THR2043 Dive deeper into what’s new and what’s coming for Outlook for Windows JJ Cadiz, Jason Creighton
THR2044 Dive deeper into what’s new and what’s coming for Outlook for Mac James Colgan
THR2045 Dive deeper into what’s new and what’s coming for Outlook on the web Allen Filush
THR2046 Dive deeper into what’s new and what’s coming for Outlook for iOS and Android Meg Quintero
THR2062 Real-world advanced threat protection Brian Reid
THR2063 What is DMARC Brian Reid
THR2065 Groups and Teams: Friend or foe? Loryan Strant
THR2080 Tackling cross-tenant Office 365 integration and migrations: Three things you need to know
THR2086 What’s new with Microsoft Exchange Online Public Folders
THR2088 The top five PowerShell commands for Exchange Steve Goodman
THR2097 Developing a blueprint for your data in Microsoft Azure
THR2153 Improving calendaring in Microsoft Office 365 and Outlook
THR2173 Microsoft Office 365: Avoid the Icarus effect J. Peter Bruzzese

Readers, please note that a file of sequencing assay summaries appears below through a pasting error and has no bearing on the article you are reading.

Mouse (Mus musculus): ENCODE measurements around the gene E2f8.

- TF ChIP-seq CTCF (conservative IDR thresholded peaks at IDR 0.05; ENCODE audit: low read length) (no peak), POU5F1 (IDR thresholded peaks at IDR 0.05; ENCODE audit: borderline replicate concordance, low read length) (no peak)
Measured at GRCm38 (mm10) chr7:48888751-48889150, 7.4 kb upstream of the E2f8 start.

THR2181 The impact of digital literacy on Office 365 user adoption Tracy Van der Schyff
THR2203 Put your enterprise applications in the fast lane
THR2205 Delivering the borderless workplace
THR2214 Hybrid cloud activated: A customer case study optimizing on-premises and Azure performance and cost Mor Cohen
THR2229 Get the most from the Microsoft Dynamics 365 Mobile App
THR3022 Troubleshooting Exchange ActiveSync devices Ingo Gegenwarth
THR3023 PowerShell Desired State Configuration: Keep your service stable and stay on top of your config Ingo Gegenwarth
THR3034 Complete your collaboration practice: Voice & video solutions for Office 365 and Skype for Business
THR4000 Edge Transport servers and Hybrid: Why, or why not? Michael Van Horenbeeck

Exchange 2010-2016 Security Fixes

Ex2013 LogoMicrosoft released security updates to fix a remote code execution vulnerability in Exchange Server. The related knowledge base article is KB4018588.